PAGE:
Between 1994 and 2011, the number of farmers markets across the United States grew from 1,755 to 7,175. While much of this growth is likely due to a broader understanding of the importance of eating local, fresher, and seasonal, it is also suspected that it is driven by a desire of many people to shop differently — in pleasant family-friendly contexts that enable low-key, face-to-face interactions with merchants. A parallel trend is the rise of the food truck movement. In research we conducted earlier this year on the future of commerce, we found that people gravitate towards these kinds of "pop-up" vendor experiences because of the more personal qualities they provide — getting to know the vendor, suggestions for making the most of a purchase, or even just a certain quirkiness. In other words, these are fundamentally more human retail experiences.
It's not just with pop-up vendors, though. As the Apple Store demonstrates, and Ron Johnson explains, retail needs to get more human at all levels. One place we're seeing this is in the experience of paying for an item. The road from tills to cash registers to large and complex point-of-sale machines has lead to an increasingly literal divide between the buyer and the seller. Store employees spend more time looking at their displays than at the customer — and the customer is left looking at the back of the display, which is rarely an attractive sight. But at the Apple Store, you don't need to wait in line to purchase your items from someone behind a counter. Purchases take place anywhere in the store, and the customer and sales associate typically stand side-by-side during the transaction, which is executed on a modified iPod Touch.
Such technology can find its way to any merchant, thanks to services like Square, which enable any iPhone or iPad to accept credit card payments (and brings us back around to farmers markets and food trucks, some of the greatest users of Square). Square, in turn, points the way to new transaction opportunities. Square can enable a nearly frictionless transaction, where the customer walks up to a counter, asks for and is given some item, and walks away without ever taking out cash, presenting a card, or even a phone. How does this happen? Square uses geolocation to inform merchants of when their customers are nearby, popping up the customer's photo on the merchant's iPad, and, approving any purchase the customer makes.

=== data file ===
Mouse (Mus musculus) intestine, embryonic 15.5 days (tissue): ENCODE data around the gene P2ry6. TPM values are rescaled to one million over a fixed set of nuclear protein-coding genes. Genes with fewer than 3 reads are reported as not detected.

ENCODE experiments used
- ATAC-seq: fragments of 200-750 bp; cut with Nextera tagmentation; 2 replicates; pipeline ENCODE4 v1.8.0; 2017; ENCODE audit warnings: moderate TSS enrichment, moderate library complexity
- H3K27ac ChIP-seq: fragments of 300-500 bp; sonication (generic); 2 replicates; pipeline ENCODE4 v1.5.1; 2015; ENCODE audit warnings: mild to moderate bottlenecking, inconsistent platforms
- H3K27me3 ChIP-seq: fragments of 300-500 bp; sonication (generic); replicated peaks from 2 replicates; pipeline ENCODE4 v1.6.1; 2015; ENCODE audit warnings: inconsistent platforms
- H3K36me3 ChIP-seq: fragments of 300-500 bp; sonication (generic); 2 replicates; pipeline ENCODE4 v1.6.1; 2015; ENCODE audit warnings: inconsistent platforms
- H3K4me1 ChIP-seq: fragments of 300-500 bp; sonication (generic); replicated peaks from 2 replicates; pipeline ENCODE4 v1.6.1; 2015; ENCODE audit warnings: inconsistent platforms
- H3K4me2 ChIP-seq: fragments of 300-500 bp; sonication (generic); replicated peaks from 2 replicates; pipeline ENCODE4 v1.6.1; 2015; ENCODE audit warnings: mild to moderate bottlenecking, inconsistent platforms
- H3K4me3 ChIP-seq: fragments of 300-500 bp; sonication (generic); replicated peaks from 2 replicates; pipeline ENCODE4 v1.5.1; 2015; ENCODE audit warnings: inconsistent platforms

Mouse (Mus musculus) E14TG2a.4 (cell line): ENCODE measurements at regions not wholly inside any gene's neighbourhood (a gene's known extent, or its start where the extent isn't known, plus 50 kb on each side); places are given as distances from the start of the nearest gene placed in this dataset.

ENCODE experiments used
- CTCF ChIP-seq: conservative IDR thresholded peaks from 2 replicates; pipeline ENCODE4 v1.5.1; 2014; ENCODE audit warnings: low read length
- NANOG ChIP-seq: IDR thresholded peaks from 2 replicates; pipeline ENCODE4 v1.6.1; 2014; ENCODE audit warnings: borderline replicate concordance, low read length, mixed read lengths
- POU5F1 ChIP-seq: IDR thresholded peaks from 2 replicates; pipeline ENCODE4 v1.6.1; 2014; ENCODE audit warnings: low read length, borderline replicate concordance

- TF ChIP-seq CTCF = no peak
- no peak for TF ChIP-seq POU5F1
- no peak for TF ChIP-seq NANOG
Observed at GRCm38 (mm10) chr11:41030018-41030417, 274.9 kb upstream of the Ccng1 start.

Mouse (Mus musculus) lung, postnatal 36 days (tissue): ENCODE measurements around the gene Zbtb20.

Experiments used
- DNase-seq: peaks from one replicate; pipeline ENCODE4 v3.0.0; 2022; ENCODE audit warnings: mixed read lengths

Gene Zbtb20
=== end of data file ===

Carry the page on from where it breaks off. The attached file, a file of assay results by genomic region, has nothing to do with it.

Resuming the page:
For the longest time, retail used technology as a way to automate or make more efficient the interactions between buyer and seller, typically at the cost of any connection or relationship between the two. When this article was first written, I thought I'd need to find a way to explain the success of self-checkout stations at supermarkets, because it runs contrary to the thesis that shoppers seek more human experiences. Well, it turns out that self-checkout is on the wane, and some supermarkets are removing it altogether.
The technologies that are succeeding don't supplant people, or make them more efficient, but instead ease transactions and encourage something that can never be replaced by machines — the conversational interaction between people. In our increasingly connected world, people crave authentic human interaction, and the future of retail is going to look a lot more like it did in the more distant past (or still does in markets and bazaars), and a lot less like the bureaucratically-driven mass consumerism we grew to expect in the twentieth century.
Source: Harvard Business Review Author: Peter Merholz